Can I buy a car during the coronavirus lockdown?

Here's what the experts say

ALTHOUGH most of us are not commuting to work during the continued Covid-19 lockdown, many are either working from home or keeping themselves — and perhaps children — entertained as best they can. But services we often take for granted, such as deliveries of food or DIY materials, have either slowed considerably or ground to a halt.

Businesses nationwide have suffered, and the car industry is no different. New car registrations in March fell by an eye-widening 44.4% compared to the same time last year, according to the Society of Motor Manufacturers and Traders (SMMT).

Italy, which in coronavirus terms is thought to be about two weeks ahead of the UK, saw its registrations drop 85%. If the UK’s stats are eye-watering, then Italy’s are near catastrophic. As a result, car makers have shut production plants worldwide (some have shifted to manufacturing breathing aids and protective equipment for medical staff).

However, experts say that if you can avoid buying a car during the lockdown, then you should.

The main issue that buyers will face is physically getting their car. Forecourts across the country are closed, meaning you can’t go out and buy a car. The delivery of new wheels to your door is unlikely to be classed as essential travel, and test driving a new car is definitely not considered essential.

Alex Buttle, director of car selling website, warned people not to try and get a delivery of a new car unless necessary: “If, despite inspection restrictions, you decide you still want to buy a car at the moment, whether through a dealer or private seller, you may struggle to have the vehicle delivered or face breaking coronavirus rules about movement and social distancing.”

“Although the government is allowing certain delivery services to operate as normal, unless you are a key worker, it’s unlikely a car delivery will be classed as an essential purchase.”

If you are classed as a key worker, however, and you absolutely need a new car to do your job, then the government is likely to show a bit of lenience.

Karen Hilton, chief commercial officer of heycar, said that some dealers are allowing car buyers to view cars online in video format and handling contact-free deliveries where customers want to buy there and then, rather than waiting for the current restrictions to be lifted. “We’ve had some key workers who need a car straight away asking us about this option,” she said.

In general, though, online marketplaces are encouraging buyers to take the lockdown as an opportunity to research their new car, and come to an informed decision that they can then fulfil once it is once again safe to go out and test a car.

“Online research in the form of in-depth honest car reviews and digital walk arounds available on YouTube can give you all the information you need to make a decision, without leaving the house,” said James Hind, CEO of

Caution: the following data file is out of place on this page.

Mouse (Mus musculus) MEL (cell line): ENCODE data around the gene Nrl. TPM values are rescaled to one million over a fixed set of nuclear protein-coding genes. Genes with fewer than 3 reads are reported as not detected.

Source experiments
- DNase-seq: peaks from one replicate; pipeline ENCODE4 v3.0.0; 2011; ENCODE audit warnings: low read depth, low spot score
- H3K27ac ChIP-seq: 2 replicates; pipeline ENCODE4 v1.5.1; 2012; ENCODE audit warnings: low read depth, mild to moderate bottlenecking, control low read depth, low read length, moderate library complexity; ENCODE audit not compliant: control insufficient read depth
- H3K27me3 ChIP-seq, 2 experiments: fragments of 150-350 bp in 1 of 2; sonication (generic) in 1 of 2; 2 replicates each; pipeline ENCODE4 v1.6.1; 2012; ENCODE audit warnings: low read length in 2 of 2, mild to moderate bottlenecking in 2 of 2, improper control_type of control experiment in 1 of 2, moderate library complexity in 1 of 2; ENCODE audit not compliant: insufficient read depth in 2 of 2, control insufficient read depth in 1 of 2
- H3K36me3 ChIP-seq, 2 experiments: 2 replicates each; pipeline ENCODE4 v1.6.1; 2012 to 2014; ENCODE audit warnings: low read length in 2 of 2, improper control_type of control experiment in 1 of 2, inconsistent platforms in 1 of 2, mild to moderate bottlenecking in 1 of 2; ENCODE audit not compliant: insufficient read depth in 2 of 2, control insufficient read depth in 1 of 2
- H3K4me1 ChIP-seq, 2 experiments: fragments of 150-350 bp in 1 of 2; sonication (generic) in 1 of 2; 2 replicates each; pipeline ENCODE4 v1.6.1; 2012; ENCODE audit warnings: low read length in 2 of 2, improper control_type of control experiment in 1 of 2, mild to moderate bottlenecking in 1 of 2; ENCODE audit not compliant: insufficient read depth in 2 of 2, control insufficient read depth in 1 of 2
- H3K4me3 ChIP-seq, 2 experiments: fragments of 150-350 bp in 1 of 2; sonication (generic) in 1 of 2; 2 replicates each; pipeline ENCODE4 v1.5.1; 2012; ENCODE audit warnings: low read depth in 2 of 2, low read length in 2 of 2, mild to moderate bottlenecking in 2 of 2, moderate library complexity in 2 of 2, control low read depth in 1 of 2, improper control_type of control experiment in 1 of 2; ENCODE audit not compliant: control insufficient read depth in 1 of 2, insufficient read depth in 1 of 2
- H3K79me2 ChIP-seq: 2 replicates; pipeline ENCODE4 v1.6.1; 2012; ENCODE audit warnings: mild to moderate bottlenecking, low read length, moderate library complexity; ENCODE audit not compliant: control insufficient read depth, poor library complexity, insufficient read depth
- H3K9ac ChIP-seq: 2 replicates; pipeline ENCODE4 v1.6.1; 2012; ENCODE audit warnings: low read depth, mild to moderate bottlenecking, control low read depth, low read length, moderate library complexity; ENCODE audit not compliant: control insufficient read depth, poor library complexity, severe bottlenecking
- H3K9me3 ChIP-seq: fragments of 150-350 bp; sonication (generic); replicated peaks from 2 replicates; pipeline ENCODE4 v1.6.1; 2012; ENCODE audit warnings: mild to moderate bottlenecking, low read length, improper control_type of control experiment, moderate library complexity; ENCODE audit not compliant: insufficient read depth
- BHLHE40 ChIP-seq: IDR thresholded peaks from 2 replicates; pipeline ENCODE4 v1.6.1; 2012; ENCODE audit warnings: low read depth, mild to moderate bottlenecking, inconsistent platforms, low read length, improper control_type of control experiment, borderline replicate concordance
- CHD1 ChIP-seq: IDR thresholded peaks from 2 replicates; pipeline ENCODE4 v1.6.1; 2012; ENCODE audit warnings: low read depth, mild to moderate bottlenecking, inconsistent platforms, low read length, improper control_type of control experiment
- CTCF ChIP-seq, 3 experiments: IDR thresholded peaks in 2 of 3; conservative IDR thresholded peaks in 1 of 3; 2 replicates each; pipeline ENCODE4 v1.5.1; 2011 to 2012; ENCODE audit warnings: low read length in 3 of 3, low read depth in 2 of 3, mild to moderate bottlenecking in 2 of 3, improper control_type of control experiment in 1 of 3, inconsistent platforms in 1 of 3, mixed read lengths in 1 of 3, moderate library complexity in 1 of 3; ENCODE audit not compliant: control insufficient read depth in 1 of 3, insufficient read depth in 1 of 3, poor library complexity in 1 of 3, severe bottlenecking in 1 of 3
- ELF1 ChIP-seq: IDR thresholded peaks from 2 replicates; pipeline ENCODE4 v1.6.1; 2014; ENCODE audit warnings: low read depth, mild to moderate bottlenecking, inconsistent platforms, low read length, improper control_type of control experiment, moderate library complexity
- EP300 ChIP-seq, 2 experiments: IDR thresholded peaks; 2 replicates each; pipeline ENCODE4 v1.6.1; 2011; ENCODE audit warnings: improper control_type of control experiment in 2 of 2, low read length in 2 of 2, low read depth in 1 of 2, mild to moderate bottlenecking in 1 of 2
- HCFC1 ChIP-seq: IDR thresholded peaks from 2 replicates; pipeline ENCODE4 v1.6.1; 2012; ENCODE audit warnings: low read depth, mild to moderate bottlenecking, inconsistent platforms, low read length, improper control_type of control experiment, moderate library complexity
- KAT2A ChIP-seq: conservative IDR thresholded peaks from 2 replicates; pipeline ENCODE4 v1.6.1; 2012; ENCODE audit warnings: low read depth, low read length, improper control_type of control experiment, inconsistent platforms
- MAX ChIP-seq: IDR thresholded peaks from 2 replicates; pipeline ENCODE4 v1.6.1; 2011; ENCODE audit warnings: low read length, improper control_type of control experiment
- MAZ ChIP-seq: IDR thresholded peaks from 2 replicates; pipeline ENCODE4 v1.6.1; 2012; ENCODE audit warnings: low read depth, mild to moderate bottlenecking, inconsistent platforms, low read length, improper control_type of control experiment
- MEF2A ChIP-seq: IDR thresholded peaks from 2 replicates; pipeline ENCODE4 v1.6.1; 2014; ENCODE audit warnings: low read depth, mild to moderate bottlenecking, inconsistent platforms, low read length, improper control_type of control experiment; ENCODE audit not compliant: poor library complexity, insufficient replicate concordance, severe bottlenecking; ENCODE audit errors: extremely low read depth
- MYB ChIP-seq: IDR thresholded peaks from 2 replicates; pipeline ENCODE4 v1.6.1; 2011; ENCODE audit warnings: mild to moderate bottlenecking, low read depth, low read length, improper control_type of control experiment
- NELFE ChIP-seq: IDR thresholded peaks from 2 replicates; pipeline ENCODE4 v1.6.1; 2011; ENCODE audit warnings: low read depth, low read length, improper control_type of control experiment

“Carwow has seen the majority of our partner dealers sign up to show consumers they are offering video meetings, remote buying capabilities and that deliveries can be booked in for post-lockdown. Remote and online buying is of course a trend that has been growing over the last couple of years, but has been significantly accelerated by the Coronavirus crisis, and we expect the appetite from consumers will last well after lockdown ends.”

Hilton encouraged consumers to make use of the increasing number of car “walkarounds”, which give the buyer the ability to get a detailed visual look at the car from their home.

So unless you’re a key worker, you won’t be able to get a car from a dealership. And if you buy privately, it’s not guaranteed that you’ll get away scot-free with doing a deal and exchanging under lockdown. In simple terms, don’t buy a car unless you absolutely have to. Instead, use the time to do your research.

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If you thought that you might be able to get a car heavily discounted due to the lack of demand, then you also have another thing coming. Autotrader data reveals that used car prices have remained largely stable this month, despite the fall in registrations of new cars, and the closure of dealerships across the country.

Richard Walker, Auto Trader’s Data and Insight Director, said: “There’s no question the industry is facing a huge pressure, but to ensure we can return to health as quickly as possible; we urge retailers to resist the temptation to reduce prices. Many of our indicators suggest the market is capable of picking back up almost where we left off before the COVID-19 pandemic.”

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